IS THERE A KEITH JARRETT BLUEPRINT?
London, 2020, featured on www.interlude.hk
The following article is a rewrite and condensation of a university dissertation written in 2015. Approached quite ingenuously at the time, I later came to realise that this writing had prematurely exposed what is to become my primary approach to creativity; through the analysis of another musician’s works, I had identified one of my most important correlation between two creative arts: music and architecture.
The pianist Keith Jarrett is well-known for being one of the most extraordinary contemporary performer and improviser, gifted with the ability to create melodic and yet technically and harmonically challenging pieces of music. He has a career spanning over more than five decades and has played with some of the best-known musicians — such as Miles Davis —, performing both jazz and classical music. Jarrett is famous for his solo recordings; The Köln Concert (TKC) being one (if the not the one) of his most critically acclaimed. A question that subsists with the American musician is: what is his approach to improvising, and how has it evolved throughout the years? Is there a particular architecture to his music — in other words a blueprint for Keith Jarrett’s improvisations?
The expression blueprint comes quite naturally, as I identify the improviser’s approach to that of an architect. It is considered natural for the architect to follow a particular set of structures and guidelines during the creation of a piece of work. Most of the time, this leads to an original achievement that shares characteristics and common elements to previous works. During the twentieth century, the father of modern architecture Le Corbusier used his principle of Unité d’habitation in most of his works.
For the purpose of the exercise, it is simpler to focus on Jarrett’s first emblematic solo album, TKC (1975) and one of his more recent recordings Rio (2011), as well as some transition albums: The Paris Concert (1988), La Scala (1997) and The Carnegie Hall Concert (2005). All these recordings represent a decade in the musician’s career. The criteria to identify creative patterns — the blueprint — in Jarrett’s works are the following: structure and length of the pieces; form, content and development of the ideas; use of the dynamics; variety; use of rhythms; harmonic and melodic content, as well as variety and density.
TKC recorded in Cologne, Germany in 1975, is Jarrett’s fourth solo album. The two improvised parts of the recording are largely based around thematic episodes arranged in plateaux and building towards a climax. Each of those episodes has its origin in a particular rhythmic, melodic or harmonic idea. In “Pt. I” there is one main thematic episode, built around the opera house bell motif that the pianist quotes as his introduction.
The trio selection of recordings that separate TKC from Rio demonstrates a transition phase in Jarrett’s improvisation style. In The Paris Concert and La Scala, he seems to be using similar approaches. The development of the ideas in The Carnegie Hall Concert marks a separation in Jarrett’s methods of improvisation; instead of playing around thematic episodes contained within one large ensemble, Keith Jarrett improvises isolated and smaller episodes which allows him to aim directly at the content without having to extend the length with decoration.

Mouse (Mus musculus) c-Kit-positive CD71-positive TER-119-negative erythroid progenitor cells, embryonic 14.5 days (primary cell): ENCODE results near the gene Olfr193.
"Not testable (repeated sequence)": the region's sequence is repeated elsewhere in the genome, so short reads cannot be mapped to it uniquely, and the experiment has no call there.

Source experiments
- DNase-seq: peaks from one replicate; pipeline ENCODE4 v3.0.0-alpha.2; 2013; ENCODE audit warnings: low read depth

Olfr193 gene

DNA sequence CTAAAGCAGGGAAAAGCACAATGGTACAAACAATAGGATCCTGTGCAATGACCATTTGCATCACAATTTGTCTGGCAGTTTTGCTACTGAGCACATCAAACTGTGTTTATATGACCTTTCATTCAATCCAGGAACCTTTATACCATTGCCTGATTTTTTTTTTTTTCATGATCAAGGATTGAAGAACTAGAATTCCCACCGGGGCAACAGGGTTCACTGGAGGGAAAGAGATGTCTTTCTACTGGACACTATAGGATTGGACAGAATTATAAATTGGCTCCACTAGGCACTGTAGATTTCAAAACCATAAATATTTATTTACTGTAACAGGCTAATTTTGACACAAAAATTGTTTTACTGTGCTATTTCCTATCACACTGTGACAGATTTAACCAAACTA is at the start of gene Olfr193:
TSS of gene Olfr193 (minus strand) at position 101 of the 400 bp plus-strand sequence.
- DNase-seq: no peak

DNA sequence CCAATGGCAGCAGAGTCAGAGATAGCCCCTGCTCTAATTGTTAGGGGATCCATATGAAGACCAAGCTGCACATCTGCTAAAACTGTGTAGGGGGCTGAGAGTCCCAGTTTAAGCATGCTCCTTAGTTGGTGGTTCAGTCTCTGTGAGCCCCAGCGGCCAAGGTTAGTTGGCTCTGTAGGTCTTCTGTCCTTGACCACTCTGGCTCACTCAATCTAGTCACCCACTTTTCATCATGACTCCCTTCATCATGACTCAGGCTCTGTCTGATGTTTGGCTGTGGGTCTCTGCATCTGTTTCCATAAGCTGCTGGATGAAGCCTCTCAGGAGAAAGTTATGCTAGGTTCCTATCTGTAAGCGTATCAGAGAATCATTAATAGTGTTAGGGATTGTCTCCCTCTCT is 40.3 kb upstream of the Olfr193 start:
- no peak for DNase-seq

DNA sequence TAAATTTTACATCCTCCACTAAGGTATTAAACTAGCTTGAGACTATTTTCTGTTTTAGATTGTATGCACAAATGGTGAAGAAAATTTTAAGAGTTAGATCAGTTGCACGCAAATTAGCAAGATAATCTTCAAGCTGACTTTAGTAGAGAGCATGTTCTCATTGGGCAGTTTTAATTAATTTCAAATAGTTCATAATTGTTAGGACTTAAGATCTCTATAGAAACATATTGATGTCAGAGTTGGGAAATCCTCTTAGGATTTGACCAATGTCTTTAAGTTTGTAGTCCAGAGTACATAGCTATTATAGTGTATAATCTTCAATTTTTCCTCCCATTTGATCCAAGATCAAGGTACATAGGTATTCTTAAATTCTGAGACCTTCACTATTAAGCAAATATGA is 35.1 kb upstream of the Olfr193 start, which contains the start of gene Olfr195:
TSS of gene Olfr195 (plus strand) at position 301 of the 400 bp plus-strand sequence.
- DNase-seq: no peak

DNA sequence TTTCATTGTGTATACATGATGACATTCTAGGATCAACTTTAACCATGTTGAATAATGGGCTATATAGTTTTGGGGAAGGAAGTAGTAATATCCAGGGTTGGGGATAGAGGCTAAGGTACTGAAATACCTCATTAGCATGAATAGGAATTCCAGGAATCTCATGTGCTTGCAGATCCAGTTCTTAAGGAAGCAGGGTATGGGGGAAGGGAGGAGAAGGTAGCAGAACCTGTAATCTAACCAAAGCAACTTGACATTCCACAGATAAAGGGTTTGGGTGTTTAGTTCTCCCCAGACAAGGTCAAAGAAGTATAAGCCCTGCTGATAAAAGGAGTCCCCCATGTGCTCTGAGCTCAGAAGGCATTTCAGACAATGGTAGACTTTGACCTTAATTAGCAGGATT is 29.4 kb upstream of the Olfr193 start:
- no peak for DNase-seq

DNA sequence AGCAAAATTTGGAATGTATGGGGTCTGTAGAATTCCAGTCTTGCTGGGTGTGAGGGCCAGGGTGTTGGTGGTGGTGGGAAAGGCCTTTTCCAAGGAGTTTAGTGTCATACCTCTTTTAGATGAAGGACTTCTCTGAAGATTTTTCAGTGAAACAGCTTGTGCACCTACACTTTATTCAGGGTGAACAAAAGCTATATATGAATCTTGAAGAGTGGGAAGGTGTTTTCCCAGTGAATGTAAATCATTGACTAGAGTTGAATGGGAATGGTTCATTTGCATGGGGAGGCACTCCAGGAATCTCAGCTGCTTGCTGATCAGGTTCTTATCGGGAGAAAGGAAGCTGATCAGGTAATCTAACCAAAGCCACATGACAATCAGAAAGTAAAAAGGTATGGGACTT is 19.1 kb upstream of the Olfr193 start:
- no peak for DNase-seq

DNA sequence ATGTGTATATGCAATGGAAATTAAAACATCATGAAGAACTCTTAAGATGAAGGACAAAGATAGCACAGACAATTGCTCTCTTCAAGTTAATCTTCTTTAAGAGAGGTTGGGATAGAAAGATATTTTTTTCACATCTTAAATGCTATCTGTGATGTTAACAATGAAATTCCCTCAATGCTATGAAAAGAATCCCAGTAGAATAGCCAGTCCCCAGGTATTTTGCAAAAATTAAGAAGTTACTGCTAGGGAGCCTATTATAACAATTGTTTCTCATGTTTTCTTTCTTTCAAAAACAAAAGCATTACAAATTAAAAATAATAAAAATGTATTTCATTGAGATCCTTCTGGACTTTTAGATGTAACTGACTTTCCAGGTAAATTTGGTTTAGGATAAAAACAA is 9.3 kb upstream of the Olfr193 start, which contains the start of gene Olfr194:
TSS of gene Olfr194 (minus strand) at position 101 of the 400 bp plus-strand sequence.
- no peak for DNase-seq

Rio, recorded in 2011, is Jarrett’s twenty-first solo album. The musician recognises this album as being one of his best performance ever recorded. The general structure of the concert is quite similar to The Carnegie Hall Concert. Rio is the illustration of Jarrett’s ability at playing in many different musical styles — from guitar-like blues to free jazz. Jarrett’s approach to harmony has evolved since the TKC period and his vocabulary has considerably expanded. He is in constant growth and continuously re-invents his playing; However, his style is instantly recognisable. There are musical aspects that have stayed over time — his personality — and defined his blueprint.
This blueprint revolves around five elements; structure and length of the pieces; form, content and development of the ideas; use of the dynamics; use of rhythms; harmonic and melodic content, variety and density. One of the first constant observable in the structure of Jarrett’s improvisations is their division in multiple parts. Throughout his career, the parts seemed to have reduced in length and augmented in number. There seems to be two different approaches to form treatment in Jarrett’s improvisations. One, characterised by the use of a single motif in the introduction and quoted several times during the improvisation. Another one, a lot more diverse and aleatoric, sometimes based on a single idea, sometimes alternating between theoretical concepts and experimentations. There is a strong diversity of rhythms in Jarrett’s improvisations, including through the rhythmic placements and approach to time treatments. Keith Jarrett often uses right-hand odd-numbered duplets in long and fast scalar runs, which are opposed to sparse and airy left-hand accompaniment. He has a strong control over silence, which is eased by the solo configuration. Keith Jarrett’s improvisations have always been the result of many styles and genres influences, running from baroque polyphony and counterpoint, to twentieth century atonality, folk music as well as bebop, country, rock, gospel, minimalism.
Eventually, one of Keith Jarrett’s instant signature traits, and perhaps what makes him so melodic is his vocalising and grinning while improvising…